A legendary day
Floating gently through the air in every direction were the seed heads of dandelion clocks. Their fluffy exteriors make perfect parachutes, and in the sunlight they transform a scene into something of wonder – anyone remember the film Legend, which heavily featured dandelion fluff filling the air in many of the idyllic pastoral shots?
A Holly Blue flitted by; a delicate, dancing motion to its erratic up and down flight. I have only seen a handful of these butterflies so far. Numbers seem down on the amount in the park last year.
A Mistle Thrush flew across the path before me, banking steeply to give me a lovely look at its speckled chest. It hid in a nearby tree, where it sang so loud and so proud! A pair of Chaffinches broke from the ground and flew in the same direction, their rose-hue looking very cheery in the light.
Below them, a Robin grabbed some food from the ground then flew away – Robins in fact seem to be everywhere at the moment, filling the air with their sweet, shimmering song. This is because many of them will have successfully reared their first brood and will now be looking to attract another mate for a second brood before spring is over.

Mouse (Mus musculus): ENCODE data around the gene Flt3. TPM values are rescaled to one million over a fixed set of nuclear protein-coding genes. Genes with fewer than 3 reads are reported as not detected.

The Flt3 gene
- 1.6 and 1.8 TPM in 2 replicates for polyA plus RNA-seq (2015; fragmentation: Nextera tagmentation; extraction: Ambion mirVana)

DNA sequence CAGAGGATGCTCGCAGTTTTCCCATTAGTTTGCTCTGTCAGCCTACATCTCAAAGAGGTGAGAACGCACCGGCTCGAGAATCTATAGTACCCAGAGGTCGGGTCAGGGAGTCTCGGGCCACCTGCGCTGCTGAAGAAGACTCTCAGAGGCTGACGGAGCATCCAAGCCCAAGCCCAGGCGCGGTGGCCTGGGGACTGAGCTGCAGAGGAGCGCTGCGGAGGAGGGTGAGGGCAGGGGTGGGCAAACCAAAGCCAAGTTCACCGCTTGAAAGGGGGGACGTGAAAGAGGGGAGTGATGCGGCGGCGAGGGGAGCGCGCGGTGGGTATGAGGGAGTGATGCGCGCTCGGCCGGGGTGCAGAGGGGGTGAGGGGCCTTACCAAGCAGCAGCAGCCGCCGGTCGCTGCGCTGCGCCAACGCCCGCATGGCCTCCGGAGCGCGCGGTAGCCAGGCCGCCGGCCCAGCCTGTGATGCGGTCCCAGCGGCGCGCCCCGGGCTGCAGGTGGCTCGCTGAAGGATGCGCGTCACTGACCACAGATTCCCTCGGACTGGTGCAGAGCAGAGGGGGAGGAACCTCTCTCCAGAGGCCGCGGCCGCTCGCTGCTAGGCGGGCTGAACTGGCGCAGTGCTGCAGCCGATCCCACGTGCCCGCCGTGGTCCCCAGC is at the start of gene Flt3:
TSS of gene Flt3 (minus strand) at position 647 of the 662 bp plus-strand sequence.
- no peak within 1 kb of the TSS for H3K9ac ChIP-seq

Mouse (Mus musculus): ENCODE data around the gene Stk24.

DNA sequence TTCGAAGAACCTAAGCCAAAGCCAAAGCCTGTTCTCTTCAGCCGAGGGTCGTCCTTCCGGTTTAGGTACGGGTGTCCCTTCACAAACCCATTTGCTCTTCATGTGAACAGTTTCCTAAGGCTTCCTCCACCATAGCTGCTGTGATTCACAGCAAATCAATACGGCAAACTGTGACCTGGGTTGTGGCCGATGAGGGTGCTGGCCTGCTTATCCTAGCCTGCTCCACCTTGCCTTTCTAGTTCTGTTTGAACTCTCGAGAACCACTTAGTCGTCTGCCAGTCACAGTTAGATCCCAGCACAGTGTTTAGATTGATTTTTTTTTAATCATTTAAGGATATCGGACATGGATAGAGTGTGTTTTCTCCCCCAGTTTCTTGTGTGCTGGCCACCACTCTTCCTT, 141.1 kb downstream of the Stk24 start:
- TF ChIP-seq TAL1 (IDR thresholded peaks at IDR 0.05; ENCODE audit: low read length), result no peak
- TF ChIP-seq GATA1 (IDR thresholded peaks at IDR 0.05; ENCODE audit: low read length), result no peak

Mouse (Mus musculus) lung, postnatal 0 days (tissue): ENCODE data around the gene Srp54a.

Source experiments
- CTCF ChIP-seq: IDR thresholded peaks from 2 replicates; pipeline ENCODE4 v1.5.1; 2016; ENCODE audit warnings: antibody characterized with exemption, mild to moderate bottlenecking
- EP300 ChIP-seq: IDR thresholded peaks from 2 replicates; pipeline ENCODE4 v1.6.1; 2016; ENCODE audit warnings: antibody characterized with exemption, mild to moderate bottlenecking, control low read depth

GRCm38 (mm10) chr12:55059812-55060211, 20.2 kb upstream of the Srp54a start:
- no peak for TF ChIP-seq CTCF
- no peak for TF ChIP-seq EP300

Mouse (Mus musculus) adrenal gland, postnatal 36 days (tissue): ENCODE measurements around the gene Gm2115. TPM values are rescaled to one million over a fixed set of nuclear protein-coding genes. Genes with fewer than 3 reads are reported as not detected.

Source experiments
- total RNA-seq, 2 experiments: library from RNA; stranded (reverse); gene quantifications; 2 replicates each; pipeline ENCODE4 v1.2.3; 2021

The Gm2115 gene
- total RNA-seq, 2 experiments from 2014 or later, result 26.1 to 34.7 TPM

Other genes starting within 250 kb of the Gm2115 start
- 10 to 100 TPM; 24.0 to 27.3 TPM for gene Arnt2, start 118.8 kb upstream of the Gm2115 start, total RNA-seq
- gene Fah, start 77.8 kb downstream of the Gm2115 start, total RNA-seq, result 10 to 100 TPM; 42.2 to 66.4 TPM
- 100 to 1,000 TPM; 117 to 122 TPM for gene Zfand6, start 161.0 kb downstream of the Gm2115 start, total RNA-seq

I saw one of the Parakeets this morning, although I could not make out which one it was. Over the last few days I have heard a single Parakeet several times, but not seen it. Today I at least caught a glimpse; perhaps tomorrow I will get a better look again. They may well have been so absent because they are incubating eggs.
The Coot parents enjoyed their first family outing with their young. The Heron had given slight cause for concern as it was standing right beside the Coot nest, but it didn’t seem interested in anything but fishing. Still, given half a chance it would have taken a chick – but luckily, the Coot parents are far too vigilante for that to happen. And later, for the first time, all four chicks made an appearance at once and took to the water.